Hikidashi is the name of a deliciously surprising Japanese tavern in the heart of Campo de Ourique. Agnaldo Ferreira is one of the restaurant’s partners and a Japanese cuisine chef for 16 years. The passion started at São Paulo and was extended to Portugal, where he worked for five years at the Estado Líquido restaurant and for four at the Yakuza.
Imagine eating sushi at a refined space, a place which takes you to Japan and where you seat to eat over the counter. Now imagine that scenario with best quality fish on your plate. That’s what chef Agnaldo Ferreira invites you to do.
The chef started working in 1997 in São Paulo, Brazil, at a Japanese kitchen. He worked with Japanese people until 2000 and developed hot cooking techniques with sushi “because according to the tradition of this type of cuisine, we must first learn the hot part” says Agnaldo.
That same year there was an opportunity to move to a more modern and creative restaurant. There, techniques were more contemporary. But it was in 2003 that he got the opportunity to come to Portugal to a concept called Estado Líquido (Liquid State), and upon his arrival he studied the market to check what already existed and turn to a specific niche. Guided by innovation, he decided to adopt a more westernised style.
I started with an alternative and more encompassing sushi, which could vary from traditional to hot philadelphia sushi, a way for more people to taste and enjoy the flavour
From 2003 to 2008 Agnaldo was in charge of the Estado Líquido project, and after the opening of this space there was a sushi boom in Portugal. In 2009, already tired, the chef travelled to Barcelona to find out what was new in Europe in this sector, always wanting to work on a more contemporary concept. In 2010 he returned with a new project called Yakuza, cuisine with a touch of fusion and adding some ingredients such as, for example, truffles.
Five years ago, the opportunity came up to cook only over the counter, which was completely different from the previous restaurants. A space considered to be more purist and traditional. A concept which made the chef travel to Japan to try several street foods, thus leading to the creation of the very famous Hikidashi, which translated into Portuguese means “drawer” but also “things on fire”. That was the name chosen for the restaurant because there’s much more than raw fish on the menu, there’s a drawer of flavours and full-time lit grill which offer hot dishes. The decoration is welcoming and modern, almost all made of wood.
It’s a modest tavern but with a certain flair
We are talking of an atmosphere for all types of customers, whether more elitist or simple. The embers cook kebabs of just about anything: chicken, meat, asparagus, scallops, king prawn or eggplant. All served in small portions, for a snack. “For 20 or 30 euros one may try several dishes”, says chef Agnaldo Ferreira.
Five years after the opening, a shop project is under preparation, a kind of multi-concept grocery, as “we have a warehouse where we keep all we need for the Japanese dishes, and the idea was to profit on that warehouse turning it into a shop, where you may go to have some sake and also to buy all the ingredients we use in the restaurant” he explains, a space which may also be used for training future cooks. You may currently find, on the shelves hanging on the wall, the ingredients you may buy, just like in a shop: algae, rice, beer, vinegar and tempura flour… all Japanese.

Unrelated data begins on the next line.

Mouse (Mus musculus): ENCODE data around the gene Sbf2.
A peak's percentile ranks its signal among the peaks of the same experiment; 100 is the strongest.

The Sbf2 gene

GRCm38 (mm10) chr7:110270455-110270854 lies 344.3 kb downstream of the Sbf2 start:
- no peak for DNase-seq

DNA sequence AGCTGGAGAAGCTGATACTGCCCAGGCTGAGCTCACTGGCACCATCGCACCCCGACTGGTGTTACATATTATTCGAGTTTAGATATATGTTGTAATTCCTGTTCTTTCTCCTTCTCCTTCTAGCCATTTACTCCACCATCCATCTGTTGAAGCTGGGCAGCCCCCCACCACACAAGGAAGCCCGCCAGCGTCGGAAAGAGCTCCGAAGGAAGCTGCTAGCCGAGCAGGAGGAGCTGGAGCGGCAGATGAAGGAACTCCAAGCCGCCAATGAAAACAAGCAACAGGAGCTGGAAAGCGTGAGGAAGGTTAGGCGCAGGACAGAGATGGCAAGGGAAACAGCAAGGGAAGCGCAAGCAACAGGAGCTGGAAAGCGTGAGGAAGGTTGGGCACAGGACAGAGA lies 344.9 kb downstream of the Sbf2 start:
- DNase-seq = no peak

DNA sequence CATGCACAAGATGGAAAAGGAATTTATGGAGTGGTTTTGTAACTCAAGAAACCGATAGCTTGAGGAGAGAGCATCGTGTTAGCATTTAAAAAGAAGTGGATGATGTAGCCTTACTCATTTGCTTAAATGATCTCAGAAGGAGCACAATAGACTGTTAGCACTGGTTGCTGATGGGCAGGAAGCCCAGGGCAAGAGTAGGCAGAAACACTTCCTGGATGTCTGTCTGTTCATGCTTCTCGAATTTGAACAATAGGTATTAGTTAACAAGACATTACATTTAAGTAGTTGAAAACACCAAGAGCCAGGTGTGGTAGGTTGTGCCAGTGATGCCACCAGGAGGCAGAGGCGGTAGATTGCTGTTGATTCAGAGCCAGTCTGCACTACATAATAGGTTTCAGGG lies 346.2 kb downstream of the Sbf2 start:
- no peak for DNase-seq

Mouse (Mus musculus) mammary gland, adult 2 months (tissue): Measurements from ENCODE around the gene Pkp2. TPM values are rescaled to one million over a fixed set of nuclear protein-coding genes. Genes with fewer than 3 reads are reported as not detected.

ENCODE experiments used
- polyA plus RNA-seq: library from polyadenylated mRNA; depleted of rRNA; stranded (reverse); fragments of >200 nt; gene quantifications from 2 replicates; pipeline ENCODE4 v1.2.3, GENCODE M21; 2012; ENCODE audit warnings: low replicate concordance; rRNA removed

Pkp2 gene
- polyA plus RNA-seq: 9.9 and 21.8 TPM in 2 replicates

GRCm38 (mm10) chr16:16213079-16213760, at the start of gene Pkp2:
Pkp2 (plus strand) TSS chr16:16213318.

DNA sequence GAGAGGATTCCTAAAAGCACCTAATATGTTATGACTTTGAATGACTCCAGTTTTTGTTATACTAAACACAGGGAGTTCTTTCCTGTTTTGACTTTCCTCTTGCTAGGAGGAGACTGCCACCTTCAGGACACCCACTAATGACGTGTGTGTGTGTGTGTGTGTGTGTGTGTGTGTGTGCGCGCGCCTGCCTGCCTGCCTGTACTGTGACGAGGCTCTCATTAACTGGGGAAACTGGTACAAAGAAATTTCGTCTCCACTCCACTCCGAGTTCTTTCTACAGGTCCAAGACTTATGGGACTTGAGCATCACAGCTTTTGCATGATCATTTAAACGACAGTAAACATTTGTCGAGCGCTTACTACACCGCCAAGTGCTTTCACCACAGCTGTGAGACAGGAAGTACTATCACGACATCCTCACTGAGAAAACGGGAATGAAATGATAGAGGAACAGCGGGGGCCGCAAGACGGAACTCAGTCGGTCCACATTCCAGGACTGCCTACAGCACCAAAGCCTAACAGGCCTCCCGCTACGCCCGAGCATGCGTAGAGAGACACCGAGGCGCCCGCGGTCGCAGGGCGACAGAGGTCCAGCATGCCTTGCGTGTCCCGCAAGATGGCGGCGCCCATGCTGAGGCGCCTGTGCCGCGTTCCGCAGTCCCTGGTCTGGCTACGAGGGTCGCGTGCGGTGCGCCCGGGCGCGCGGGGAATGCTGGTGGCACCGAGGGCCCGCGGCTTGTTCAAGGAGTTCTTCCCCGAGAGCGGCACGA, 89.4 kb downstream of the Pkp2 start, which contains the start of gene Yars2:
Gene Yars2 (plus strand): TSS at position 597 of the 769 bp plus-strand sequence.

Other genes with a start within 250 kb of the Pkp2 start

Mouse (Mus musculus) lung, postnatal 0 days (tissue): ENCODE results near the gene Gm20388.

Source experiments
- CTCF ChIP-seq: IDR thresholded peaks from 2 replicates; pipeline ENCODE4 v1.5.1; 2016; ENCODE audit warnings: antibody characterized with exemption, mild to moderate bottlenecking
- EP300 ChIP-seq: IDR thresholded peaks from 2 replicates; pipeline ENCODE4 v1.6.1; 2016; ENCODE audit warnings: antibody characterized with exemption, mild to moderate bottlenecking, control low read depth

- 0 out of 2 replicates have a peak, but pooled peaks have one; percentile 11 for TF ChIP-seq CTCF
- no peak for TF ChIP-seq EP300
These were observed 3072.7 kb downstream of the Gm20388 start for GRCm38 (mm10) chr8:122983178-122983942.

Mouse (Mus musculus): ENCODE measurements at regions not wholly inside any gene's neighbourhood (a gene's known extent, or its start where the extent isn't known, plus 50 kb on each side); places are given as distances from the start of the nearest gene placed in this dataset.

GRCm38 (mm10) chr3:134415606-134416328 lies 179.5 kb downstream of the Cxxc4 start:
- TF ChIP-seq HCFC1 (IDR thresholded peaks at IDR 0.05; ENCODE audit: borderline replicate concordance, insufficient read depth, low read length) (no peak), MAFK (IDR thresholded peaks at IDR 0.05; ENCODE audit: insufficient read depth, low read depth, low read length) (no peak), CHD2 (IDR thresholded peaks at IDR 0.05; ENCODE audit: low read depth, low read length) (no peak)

Nowadays sushi is popular, however it’s an expensive trend. Agnaldo explains why: “it’s not possible to have good sushi cheap, when fish is a very expensive raw-material”, as exemplified by the tuna chosen by the chef which costs around 57 euros per kilo, that is surrounded and caught in the open sea and is the same that goes to Japan, reaching a fat level of 5-6, as “the price is absurd, and in my case I don’t earn much because I choose the best product, the best there is in the market, but that way I earn customer loyalty”. Rice selection is another thing he considers to be fundamental for the quality of the units.
Some customers went there with their parents and now they go there with their friends. Even prime-minister António Costa has visited Hikidashi.
How was the passion for Japanese food born? Brazil has the second largest community of Japanese culture, and Agnaldo was always an admirer. From films to martial arts such as Jiu-jitsu, Japan has a special richness that attracts him.
Besides cooking, he started practicing jiu-jitsu many years ago, and already reached second-degree black belt. Before, he enjoyed motocross, surf and other radical sports.
Despite the professional fulfilment in the world of cooking, the chef also mentions that the hardest part of this journey is being away from the family, especially from his parents.
First book of the chef’s career
After inaugurating Hikidashi’s shop, the chef intends to undertake another project: his book. The timing couldn’t be better, as Hikidashi now has, more than ever, a gastronomic background to share, and is intended to share a bit of the chef’s journey and all charms of Japanese cuisine. This book will be more of a personal fulfilment than an object for sale but, who knows, maybe one day it will be for sale for sushi lovers.
As for future challenges, “I believe that if I keep working as I do, always investing in product quality, I will be successful” concludes Agnaldo Ferreira.